Keeping Channel Incentives Relevant and Enticing

If you are trying to build loyalty with resellers, dealers, partners or vendors, you need to make sure that your channel incentives are flexible enough to keep up with the fast pace of change in technology and consumer attitudes. Incentives need to keep incentivising, irrespective of how habits change.

Smart-phone? It’ll never catch on

Technology has changed everything: What we watch, how we exercise, where we buy…. and it doesn’t look like the pace of change is going to let up any time soon.

In ten years’ time, clothes shopping could involve interactive adverts at bus stops showing us how we will look in this season’s must-have item, 3D printers making sure that it’s tailored to our exact specifications, cloud based servers settling the bill directly with our phones and drones delivering the finished garment in under 24 hours from unmanned depots… at least that’s one possible outcome.

The reality is likely to be completely different. Someone’s going to come up with something that we’ve never really thought of and it’s going to disrupt things in ways that we haven’t imagined. That’s the nature of progress. Looking back at archive footage of futurology  programmes and you’ll see how wrong we generally were in the past about the future, and don’t kid yourselves that we are any better today!
The majority of us don’t live on the leading edge of technology. But pretty much all of us want something that makes our lives easier, helps us achieve something more quickly and with less hassle.
So how can channel marketers and business development professionals drive behaviours among third parties whose attitudes to reward are heavily influenced by big budget consumer promotions ‘at the cutting edge’?

1. Channel incentives need to offer flexibility

Three years ago, there was a lot of discussion about how interactive glasses were going to revolutionise society. A lot of that hype has since evaporated (although it should be pointed out that optical head-mounted displays have plenty of practical professional uses), but there was a chance that interactive glasses could have grabbed the zeitgeist.
What if a company had decided in 2014 that a pair of interactive glasses would make a great incentive to encourage third parties to sell one product over another? That company would have been stuck with a poorly performing incentive scheme and a warehouse full of increasingly obsolete technology.
The other problem with a channel incentive based around a specific product is that you could be making a simplistic assumption about your target audience. If you assume that everyone who knits is over sixty and tailor your communications and rewards accordingly, you could miss out on an entire swathe of affluent hipsters that are beavering away producing post-ironic knitwear in the bohemian quarters of Belfast, Bristol, Coventry, Glasgow and London. They could have been singing the praises of your products on blogs and in cereal cafes across the land.

2. Communication needs to be broad

In the same way that the incentive needs to be flexible, so should the way that you communicate it. Apps and social media are currently pretty much universal for the urbanites under 40, but it’s always worth challenging assumptions about your product’s reach and the buzz that can be created by taking a slightly different approach.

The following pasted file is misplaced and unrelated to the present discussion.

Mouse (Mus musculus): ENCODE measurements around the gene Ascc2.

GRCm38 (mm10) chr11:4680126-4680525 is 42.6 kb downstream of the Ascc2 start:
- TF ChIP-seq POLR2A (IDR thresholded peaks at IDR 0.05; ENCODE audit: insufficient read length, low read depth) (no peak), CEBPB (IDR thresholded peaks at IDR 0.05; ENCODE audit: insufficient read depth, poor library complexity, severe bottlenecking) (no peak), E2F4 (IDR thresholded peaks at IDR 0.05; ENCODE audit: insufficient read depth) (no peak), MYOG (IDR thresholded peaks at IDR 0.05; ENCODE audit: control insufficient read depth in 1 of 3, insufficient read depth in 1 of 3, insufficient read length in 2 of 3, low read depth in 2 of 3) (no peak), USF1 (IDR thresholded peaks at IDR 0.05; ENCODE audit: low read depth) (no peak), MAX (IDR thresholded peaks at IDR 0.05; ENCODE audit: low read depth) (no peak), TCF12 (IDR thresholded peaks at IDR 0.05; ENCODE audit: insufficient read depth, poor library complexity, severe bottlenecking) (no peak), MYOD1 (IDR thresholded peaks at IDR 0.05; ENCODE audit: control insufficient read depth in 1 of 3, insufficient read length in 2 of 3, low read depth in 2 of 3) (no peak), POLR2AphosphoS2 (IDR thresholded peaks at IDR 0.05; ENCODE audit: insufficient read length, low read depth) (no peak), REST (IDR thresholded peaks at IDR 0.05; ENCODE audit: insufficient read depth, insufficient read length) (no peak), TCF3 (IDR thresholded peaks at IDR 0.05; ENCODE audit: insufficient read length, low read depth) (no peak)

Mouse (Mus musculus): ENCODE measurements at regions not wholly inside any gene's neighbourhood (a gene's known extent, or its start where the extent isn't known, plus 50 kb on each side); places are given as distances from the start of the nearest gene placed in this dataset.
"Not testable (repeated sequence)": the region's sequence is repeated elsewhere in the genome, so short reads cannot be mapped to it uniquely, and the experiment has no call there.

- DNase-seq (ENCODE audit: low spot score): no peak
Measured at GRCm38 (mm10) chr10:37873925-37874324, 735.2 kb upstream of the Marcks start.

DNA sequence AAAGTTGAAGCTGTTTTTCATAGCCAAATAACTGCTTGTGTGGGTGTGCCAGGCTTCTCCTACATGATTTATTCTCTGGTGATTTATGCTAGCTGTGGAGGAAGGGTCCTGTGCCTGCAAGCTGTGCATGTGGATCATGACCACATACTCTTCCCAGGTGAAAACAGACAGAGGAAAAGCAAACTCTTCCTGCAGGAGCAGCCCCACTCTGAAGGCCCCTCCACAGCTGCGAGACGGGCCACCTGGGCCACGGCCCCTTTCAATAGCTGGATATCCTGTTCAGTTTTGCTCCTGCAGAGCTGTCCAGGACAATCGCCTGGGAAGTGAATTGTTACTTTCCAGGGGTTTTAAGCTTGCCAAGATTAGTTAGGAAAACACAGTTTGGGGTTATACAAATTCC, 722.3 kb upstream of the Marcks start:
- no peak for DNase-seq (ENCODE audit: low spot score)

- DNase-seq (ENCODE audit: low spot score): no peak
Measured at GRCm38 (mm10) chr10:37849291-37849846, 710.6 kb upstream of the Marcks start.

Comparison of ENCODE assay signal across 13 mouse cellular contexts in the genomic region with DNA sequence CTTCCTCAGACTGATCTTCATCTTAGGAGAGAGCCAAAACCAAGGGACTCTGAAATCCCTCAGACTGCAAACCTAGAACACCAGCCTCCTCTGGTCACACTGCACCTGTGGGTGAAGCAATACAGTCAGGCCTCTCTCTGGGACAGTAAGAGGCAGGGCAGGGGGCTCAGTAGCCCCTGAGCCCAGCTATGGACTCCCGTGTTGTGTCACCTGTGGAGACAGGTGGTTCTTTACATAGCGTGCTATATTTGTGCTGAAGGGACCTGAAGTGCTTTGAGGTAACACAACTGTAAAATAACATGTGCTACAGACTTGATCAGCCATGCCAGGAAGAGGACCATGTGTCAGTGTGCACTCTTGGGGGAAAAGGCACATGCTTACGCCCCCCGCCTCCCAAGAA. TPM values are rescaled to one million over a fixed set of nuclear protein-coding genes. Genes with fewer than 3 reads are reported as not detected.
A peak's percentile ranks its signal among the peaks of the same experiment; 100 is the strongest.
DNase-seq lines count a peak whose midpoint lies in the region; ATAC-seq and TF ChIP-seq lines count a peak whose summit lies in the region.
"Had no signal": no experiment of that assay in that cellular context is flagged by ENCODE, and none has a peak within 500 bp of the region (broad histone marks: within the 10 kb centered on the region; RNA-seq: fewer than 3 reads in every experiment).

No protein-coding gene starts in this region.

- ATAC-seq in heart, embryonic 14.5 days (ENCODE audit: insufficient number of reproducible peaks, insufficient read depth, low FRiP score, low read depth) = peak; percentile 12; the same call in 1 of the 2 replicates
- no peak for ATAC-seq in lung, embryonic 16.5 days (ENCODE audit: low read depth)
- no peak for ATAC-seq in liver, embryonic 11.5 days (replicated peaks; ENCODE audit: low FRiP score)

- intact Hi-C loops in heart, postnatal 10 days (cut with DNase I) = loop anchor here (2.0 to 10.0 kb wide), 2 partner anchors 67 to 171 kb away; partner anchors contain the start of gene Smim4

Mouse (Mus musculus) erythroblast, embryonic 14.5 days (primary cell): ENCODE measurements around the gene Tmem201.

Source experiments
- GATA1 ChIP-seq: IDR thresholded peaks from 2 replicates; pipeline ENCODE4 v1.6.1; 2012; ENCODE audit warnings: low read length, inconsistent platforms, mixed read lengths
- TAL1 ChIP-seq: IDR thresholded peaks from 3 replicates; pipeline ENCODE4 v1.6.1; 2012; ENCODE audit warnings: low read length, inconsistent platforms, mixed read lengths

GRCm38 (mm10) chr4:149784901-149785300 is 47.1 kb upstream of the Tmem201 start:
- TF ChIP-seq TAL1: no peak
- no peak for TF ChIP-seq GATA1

Again, relying on a single approach to get the message out can be a dangerous game. Betting against iPhones five years ago would have seemed brave, but devoting attention exclusively to those platforms alone, without also catering to Android users, would have proved foolhardy with hindsight.
Far better to have a communications strategy that has the flexibility to work on multiple platforms and encourage a wide variety of people to participate in your scheme.

3. Build brand advocates: Social media ice-breakers

There are so many strategies for building engagement and developing loyalty and they are changing all the time. One constant however is the need for brand advocates, actual people that like what you do and are willing to talk openly about what they like about it.
It’s certainly an approach that’s grown rapidly among the internet savvy, but it’s also likely to develop traction over the next few years with less tech-savvy audiences as people’s habits slowly evolve.
You need to give partners the tools to become enthusiastic about what you are selling. There’s a lot of noise out there and having genuine enthusiasts advocating your product is a great way to build loyalty but it also does another very important thing: It spreads your message without you having to embrace every possible channel.
Because brand advocates have their own ways of ways of working, they are often quick to spot new opportunities to build an audience. This means that they are taking your message to new places before you’ve even had a chance to research its potential or invested your time to get to grips with that new channel.

Broad and far reaching

Ultimately, the trick is to develop a channel incentive that has both broad appeal and the flexibility to keep delivering traction irrespective of short term changes, distracting assumptions and the siren call of this year’s must-have gizmo.
Brands must make sure that an incentive scheme is simple enough to make it attractive to a broad target audience and offers a suite of flexible rewards to keep interest high irrespective of changes in spending habits, whatever they end up being.